“I was taking risks to overtake, that’s what you have to do if you want to fight for the position. It was like a sprint race at the end. I think it was really a race which all of us will remember.”
Rosenqvist is able to push on through to second place, but to win, he’ll need more. It will take more luck than what’s his today, and he would need more time than the twenty-four hours that are already behind him.
At a distance of almost two minutes, Alexander Sims in the number 99 Rowe BMW passes the finish line for the final time, taking BMW’s second consecutive 24 Hours of Spa victory. The German squad is the last one standing after the number 8 M-Sport Bentley drops out of contention in the last stint of the race.
Bentley takes the chequered flag only in fourth place, behind Rowe’s winning BMW, behind the AKKA ASP AMG, and behind the WRT Audi with Laurens Vanthoor in the car. Fourth place would’ve been worth celebrating on any other day, but not today. After a gruelling twenty-four hours of racing, having contended for victory all throughout the night and into the final hour, fourth place is a poor reflection of the speed that drivers Soucek, Soulet and Reip and their team brought to the table. The competition wasn’t ‘just’ better. Instead, unforced errors resulted in too much time lost due to spins, penalties and strategic mishaps over the course of the race, with the defining blow coming in the final hour when a Full Course Yellow infringement results in a drive-through penalty, throwing the British marque off from the podium.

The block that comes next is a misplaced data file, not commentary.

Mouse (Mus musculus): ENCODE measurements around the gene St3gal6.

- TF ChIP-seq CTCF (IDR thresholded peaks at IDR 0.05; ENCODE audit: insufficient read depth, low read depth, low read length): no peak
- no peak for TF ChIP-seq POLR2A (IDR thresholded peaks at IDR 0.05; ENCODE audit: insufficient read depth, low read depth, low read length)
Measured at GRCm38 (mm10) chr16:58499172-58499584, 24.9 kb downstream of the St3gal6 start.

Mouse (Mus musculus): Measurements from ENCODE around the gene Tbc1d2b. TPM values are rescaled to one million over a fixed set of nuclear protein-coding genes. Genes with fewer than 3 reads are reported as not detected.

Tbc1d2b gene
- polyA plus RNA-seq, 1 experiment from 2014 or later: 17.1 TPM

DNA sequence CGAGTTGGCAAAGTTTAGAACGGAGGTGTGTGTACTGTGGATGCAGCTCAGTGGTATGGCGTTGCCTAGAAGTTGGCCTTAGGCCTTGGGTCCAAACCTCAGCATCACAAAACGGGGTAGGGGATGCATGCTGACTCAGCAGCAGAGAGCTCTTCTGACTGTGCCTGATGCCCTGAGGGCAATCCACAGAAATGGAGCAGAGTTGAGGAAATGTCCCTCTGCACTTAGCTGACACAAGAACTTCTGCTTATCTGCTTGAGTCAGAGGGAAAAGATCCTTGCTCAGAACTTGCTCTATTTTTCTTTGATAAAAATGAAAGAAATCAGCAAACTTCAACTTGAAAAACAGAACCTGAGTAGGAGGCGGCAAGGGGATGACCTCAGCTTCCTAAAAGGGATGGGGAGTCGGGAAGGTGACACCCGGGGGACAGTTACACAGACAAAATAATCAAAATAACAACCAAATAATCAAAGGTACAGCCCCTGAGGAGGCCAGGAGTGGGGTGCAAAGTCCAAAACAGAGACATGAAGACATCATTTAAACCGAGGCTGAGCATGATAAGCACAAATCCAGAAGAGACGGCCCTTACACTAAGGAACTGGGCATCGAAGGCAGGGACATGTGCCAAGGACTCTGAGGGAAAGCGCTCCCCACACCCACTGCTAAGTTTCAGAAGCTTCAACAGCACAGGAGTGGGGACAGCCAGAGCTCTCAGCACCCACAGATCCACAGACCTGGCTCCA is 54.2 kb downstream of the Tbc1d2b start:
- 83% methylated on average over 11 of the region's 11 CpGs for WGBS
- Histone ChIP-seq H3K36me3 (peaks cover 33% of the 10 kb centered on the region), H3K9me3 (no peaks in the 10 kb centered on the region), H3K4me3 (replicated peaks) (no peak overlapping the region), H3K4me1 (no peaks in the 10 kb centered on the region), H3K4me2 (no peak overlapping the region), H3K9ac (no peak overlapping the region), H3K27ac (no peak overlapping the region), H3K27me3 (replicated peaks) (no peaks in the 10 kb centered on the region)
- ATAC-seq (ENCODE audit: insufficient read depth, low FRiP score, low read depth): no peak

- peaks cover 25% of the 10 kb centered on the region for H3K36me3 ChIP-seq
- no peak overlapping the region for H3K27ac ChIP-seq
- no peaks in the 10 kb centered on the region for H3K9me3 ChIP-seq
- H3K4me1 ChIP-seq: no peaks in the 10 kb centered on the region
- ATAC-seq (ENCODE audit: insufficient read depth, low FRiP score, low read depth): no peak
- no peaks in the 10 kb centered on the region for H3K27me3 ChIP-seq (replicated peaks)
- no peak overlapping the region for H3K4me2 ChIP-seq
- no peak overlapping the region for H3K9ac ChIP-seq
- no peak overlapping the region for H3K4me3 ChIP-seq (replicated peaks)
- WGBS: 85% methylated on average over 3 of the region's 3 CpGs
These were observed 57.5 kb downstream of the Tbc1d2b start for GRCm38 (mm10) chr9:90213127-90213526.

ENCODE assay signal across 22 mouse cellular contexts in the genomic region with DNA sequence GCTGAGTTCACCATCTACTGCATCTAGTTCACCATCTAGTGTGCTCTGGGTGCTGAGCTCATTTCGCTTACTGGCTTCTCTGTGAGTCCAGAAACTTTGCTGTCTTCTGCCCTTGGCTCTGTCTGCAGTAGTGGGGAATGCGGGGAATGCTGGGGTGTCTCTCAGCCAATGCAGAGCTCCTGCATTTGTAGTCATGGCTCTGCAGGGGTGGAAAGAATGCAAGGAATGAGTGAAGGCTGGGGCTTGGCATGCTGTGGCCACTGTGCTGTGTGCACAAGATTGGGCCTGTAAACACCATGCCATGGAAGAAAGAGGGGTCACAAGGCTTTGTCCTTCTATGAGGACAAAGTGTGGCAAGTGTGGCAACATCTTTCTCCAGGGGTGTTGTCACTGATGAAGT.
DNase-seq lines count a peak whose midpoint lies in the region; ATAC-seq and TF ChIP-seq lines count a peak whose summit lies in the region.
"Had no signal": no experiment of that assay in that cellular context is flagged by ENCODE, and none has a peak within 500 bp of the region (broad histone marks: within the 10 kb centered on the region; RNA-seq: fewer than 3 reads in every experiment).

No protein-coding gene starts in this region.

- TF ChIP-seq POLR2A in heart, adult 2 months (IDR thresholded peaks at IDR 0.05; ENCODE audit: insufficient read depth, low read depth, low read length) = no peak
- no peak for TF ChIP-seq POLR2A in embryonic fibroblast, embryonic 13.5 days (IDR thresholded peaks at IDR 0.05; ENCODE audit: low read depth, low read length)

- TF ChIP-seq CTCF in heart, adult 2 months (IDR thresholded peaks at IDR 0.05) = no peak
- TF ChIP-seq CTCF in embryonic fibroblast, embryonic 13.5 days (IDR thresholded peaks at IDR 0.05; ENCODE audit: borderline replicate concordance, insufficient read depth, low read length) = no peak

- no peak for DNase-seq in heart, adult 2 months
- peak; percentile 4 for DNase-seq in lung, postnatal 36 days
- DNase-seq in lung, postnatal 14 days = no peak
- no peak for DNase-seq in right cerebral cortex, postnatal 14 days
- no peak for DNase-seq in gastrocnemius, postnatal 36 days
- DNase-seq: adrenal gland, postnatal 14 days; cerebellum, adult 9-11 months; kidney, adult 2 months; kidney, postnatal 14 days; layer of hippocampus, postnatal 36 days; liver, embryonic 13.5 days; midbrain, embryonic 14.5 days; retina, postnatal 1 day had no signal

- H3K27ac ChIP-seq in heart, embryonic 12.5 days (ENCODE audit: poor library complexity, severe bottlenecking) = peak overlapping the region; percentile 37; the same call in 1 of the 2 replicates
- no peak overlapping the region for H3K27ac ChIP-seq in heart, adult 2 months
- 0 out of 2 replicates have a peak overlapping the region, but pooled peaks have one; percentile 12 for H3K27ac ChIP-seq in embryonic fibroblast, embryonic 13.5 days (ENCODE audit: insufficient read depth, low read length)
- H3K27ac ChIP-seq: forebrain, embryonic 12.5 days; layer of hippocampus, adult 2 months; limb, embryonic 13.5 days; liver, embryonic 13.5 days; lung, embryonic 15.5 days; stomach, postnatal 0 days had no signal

AKKA ASP’s second place indicates that Mercedes-AMG could have, perhaps should have, charged for victory. Before AKKA ASP made it to the front on Sunday morning, HTP was already there, having come from the same lower regions of the field as their French brand compatriots. With or without the supposedly illegal engine mapping, all of the AMG crews had the speed throughout the weekend, and gathered themselves after starting the race with a huge deficit to make it within two minutes and one position of victory.
“Winning would’ve been hard, we would’ve needed luck to do that,” Van der Zande contemplates what could have been. “But if we didn’t had that penalty, we would’ve been fighting for the win.”